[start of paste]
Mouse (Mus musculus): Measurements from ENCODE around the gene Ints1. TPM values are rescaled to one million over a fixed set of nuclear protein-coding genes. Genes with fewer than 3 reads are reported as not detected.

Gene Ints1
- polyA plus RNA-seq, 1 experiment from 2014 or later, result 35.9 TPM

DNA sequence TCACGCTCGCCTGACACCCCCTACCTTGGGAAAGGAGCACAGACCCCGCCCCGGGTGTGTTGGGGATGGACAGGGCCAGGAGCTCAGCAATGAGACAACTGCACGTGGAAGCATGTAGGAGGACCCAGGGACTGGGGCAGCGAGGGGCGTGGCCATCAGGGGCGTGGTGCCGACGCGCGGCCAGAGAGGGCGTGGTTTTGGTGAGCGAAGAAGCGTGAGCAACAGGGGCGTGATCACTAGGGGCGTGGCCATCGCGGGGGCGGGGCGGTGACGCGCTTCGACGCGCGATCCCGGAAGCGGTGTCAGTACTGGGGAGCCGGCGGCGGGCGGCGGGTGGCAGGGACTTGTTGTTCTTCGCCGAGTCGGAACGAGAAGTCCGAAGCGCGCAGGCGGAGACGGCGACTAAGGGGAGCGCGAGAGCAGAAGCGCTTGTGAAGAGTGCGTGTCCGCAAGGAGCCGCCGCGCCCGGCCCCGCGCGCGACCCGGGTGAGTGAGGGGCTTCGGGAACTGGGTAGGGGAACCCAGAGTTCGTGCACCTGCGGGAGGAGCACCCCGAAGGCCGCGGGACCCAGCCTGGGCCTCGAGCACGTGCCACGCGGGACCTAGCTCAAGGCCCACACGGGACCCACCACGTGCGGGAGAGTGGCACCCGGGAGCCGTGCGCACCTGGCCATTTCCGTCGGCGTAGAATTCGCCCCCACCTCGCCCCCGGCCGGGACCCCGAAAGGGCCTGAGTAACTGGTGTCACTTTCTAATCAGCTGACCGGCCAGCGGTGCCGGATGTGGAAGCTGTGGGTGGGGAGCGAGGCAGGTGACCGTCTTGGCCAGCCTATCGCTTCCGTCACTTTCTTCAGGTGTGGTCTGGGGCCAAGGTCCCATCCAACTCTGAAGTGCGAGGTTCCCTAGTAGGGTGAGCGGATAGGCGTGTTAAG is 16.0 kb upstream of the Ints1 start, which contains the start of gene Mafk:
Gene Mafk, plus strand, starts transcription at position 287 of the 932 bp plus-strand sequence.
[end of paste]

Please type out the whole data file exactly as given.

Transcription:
Mouse (Mus musculus): Measurements from ENCODE around the gene Ints1. TPM values are rescaled to one million over a fixed set of nuclear protein-coding genes. Genes with fewer than 3 reads are reported as not detected.

Gene Ints1
- polyA plus RNA-seq, 1 experiment from 2014 or later, result 35.9 TPM

DNA sequence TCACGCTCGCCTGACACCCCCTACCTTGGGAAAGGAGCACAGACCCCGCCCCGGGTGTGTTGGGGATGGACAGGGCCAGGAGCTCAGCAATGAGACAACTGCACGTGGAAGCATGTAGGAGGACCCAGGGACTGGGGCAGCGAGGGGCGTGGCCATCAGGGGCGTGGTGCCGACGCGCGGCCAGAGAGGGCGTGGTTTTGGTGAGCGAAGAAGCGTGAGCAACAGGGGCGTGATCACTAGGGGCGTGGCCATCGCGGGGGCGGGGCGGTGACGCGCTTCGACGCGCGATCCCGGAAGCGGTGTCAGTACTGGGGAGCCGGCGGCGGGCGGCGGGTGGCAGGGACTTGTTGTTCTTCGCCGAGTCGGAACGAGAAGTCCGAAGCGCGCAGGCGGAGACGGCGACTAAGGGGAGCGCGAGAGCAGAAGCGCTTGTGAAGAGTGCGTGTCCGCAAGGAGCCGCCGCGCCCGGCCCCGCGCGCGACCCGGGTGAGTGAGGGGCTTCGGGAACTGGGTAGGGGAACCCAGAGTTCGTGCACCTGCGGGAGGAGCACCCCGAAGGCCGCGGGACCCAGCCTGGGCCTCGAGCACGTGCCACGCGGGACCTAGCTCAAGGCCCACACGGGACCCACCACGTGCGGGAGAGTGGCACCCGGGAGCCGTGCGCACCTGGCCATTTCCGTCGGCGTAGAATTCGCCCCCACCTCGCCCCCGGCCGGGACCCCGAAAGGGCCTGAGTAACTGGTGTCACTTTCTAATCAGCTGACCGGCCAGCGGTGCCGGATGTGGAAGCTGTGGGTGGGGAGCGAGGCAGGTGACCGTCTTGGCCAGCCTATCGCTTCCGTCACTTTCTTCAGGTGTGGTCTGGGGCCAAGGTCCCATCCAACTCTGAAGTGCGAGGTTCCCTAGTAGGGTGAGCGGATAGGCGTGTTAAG is 16.0 kb upstream of the Ints1 start, which contains the start of gene Mafk:
Gene Mafk, plus strand, starts transcription at position 287 of the 932 bp plus-strand sequence.